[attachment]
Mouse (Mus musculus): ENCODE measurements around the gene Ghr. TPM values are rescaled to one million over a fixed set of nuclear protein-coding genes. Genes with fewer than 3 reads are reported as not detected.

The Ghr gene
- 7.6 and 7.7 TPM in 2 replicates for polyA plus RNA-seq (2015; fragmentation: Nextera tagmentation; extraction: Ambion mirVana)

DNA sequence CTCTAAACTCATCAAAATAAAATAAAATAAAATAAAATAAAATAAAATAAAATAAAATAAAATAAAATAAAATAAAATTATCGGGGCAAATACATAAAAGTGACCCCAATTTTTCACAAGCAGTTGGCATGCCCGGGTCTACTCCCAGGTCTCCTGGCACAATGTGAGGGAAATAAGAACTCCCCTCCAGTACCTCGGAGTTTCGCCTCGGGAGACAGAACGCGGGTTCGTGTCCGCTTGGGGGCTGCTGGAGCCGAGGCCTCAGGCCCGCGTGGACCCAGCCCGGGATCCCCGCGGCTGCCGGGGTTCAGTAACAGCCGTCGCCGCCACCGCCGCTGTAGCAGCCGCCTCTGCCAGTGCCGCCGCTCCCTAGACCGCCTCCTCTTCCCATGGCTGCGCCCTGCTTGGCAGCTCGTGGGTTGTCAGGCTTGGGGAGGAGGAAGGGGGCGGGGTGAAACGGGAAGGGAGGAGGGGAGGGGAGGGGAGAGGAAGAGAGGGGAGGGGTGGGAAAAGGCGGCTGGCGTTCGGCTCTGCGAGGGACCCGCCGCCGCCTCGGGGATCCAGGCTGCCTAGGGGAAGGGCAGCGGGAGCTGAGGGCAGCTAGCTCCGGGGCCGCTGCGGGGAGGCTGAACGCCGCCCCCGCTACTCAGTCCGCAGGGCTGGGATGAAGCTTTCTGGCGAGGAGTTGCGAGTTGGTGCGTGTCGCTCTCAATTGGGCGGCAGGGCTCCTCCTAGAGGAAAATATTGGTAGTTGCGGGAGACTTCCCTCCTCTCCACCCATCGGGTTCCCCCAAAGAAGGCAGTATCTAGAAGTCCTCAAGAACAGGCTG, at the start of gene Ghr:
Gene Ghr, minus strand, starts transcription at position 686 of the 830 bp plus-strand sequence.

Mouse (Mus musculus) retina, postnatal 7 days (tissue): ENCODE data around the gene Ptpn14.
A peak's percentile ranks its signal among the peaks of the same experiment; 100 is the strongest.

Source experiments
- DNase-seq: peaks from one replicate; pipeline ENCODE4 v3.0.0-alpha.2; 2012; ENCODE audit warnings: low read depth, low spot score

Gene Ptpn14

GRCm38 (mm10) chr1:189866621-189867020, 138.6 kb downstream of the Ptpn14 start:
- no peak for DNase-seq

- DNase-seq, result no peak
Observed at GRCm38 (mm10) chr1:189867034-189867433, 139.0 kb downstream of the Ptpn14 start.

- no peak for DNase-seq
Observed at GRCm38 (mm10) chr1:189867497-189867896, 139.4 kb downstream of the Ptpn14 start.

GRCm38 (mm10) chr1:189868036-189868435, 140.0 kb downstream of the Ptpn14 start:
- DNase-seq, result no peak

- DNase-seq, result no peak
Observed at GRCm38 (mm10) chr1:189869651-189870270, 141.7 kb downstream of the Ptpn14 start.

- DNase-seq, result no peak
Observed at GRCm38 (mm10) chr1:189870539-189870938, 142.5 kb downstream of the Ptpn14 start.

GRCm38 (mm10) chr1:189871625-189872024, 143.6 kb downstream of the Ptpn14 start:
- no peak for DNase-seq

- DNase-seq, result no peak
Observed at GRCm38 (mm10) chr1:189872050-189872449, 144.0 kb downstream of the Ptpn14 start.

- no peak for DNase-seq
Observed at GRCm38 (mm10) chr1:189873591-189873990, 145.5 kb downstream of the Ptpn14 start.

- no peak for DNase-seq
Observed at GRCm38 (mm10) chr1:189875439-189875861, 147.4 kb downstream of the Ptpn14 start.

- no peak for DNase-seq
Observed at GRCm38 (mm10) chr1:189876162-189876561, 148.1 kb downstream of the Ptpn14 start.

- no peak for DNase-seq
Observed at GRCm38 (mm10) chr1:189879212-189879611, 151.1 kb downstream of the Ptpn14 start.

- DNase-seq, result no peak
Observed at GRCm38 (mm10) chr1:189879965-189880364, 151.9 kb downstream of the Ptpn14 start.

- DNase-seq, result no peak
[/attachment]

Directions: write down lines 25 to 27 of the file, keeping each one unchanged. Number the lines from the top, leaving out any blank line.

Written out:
- DNase-seq, result no peak
Observed at GRCm38 (mm10) chr1:189872050-189872449, 144.0 kb downstream of the Ptpn14 start.

- no peak for DNase-seq